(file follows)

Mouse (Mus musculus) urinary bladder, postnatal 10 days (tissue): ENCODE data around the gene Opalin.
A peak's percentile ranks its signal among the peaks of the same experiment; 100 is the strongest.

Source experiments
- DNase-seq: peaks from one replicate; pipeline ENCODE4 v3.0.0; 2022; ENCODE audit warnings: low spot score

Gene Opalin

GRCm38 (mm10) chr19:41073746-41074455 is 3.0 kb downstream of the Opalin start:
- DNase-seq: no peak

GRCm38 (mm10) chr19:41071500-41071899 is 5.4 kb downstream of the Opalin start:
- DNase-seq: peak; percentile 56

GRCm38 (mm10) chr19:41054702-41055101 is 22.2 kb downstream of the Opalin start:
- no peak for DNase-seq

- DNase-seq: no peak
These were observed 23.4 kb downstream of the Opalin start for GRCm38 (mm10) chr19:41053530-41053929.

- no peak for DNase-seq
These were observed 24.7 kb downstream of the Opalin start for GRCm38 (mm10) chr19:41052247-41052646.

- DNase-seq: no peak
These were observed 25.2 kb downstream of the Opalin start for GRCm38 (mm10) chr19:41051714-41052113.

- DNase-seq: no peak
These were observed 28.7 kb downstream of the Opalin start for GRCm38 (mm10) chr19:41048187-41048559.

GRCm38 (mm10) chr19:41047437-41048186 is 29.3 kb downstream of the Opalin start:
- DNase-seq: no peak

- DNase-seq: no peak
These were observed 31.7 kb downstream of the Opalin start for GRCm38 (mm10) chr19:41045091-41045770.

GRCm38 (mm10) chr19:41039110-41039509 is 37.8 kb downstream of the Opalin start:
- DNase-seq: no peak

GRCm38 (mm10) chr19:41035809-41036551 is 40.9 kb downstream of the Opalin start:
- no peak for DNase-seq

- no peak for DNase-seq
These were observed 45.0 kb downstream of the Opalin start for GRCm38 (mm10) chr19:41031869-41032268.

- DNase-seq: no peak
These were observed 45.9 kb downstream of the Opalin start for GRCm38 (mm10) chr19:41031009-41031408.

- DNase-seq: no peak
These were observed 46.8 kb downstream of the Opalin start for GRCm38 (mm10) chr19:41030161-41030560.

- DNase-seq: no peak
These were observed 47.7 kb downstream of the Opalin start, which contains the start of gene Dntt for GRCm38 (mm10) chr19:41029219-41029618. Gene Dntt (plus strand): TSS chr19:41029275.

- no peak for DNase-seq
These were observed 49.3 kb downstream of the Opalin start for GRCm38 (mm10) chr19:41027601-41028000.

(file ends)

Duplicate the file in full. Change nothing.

Mouse (Mus musculus) urinary bladder, postnatal 10 days (tissue): ENCODE data around the gene Opalin.
A peak's percentile ranks its signal among the peaks of the same experiment; 100 is the strongest.

Source experiments
- DNase-seq: peaks from one replicate; pipeline ENCODE4 v3.0.0; 2022; ENCODE audit warnings: low spot score

Gene Opalin

GRCm38 (mm10) chr19:41073746-41074455 is 3.0 kb downstream of the Opalin start:
- DNase-seq: no peak

GRCm38 (mm10) chr19:41071500-41071899 is 5.4 kb downstream of the Opalin start:
- DNase-seq: peak; percentile 56

GRCm38 (mm10) chr19:41054702-41055101 is 22.2 kb downstream of the Opalin start:
- no peak for DNase-seq

- DNase-seq: no peak
These were observed 23.4 kb downstream of the Opalin start for GRCm38 (mm10) chr19:41053530-41053929.

- no peak for DNase-seq
These were observed 24.7 kb downstream of the Opalin start for GRCm38 (mm10) chr19:41052247-41052646.

- DNase-seq: no peak
These were observed 25.2 kb downstream of the Opalin start for GRCm38 (mm10) chr19:41051714-41052113.

- DNase-seq: no peak
These were observed 28.7 kb downstream of the Opalin start for GRCm38 (mm10) chr19:41048187-41048559.

GRCm38 (mm10) chr19:41047437-41048186 is 29.3 kb downstream of the Opalin start:
- DNase-seq: no peak

- DNase-seq: no peak
These were observed 31.7 kb downstream of the Opalin start for GRCm38 (mm10) chr19:41045091-41045770.

GRCm38 (mm10) chr19:41039110-41039509 is 37.8 kb downstream of the Opalin start:
- DNase-seq: no peak

GRCm38 (mm10) chr19:41035809-41036551 is 40.9 kb downstream of the Opalin start:
- no peak for DNase-seq

- no peak for DNase-seq
These were observed 45.0 kb downstream of the Opalin start for GRCm38 (mm10) chr19:41031869-41032268.

- DNase-seq: no peak
These were observed 45.9 kb downstream of the Opalin start for GRCm38 (mm10) chr19:41031009-41031408.

- DNase-seq: no peak
These were observed 46.8 kb downstream of the Opalin start for GRCm38 (mm10) chr19:41030161-41030560.

- DNase-seq: no peak
These were observed 47.7 kb downstream of the Opalin start, which contains the start of gene Dntt for GRCm38 (mm10) chr19:41029219-41029618. Gene Dntt (plus strand): TSS chr19:41029275.

- no peak for DNase-seq
These were observed 49.3 kb downstream of the Opalin start for GRCm38 (mm10) chr19:41027601-41028000.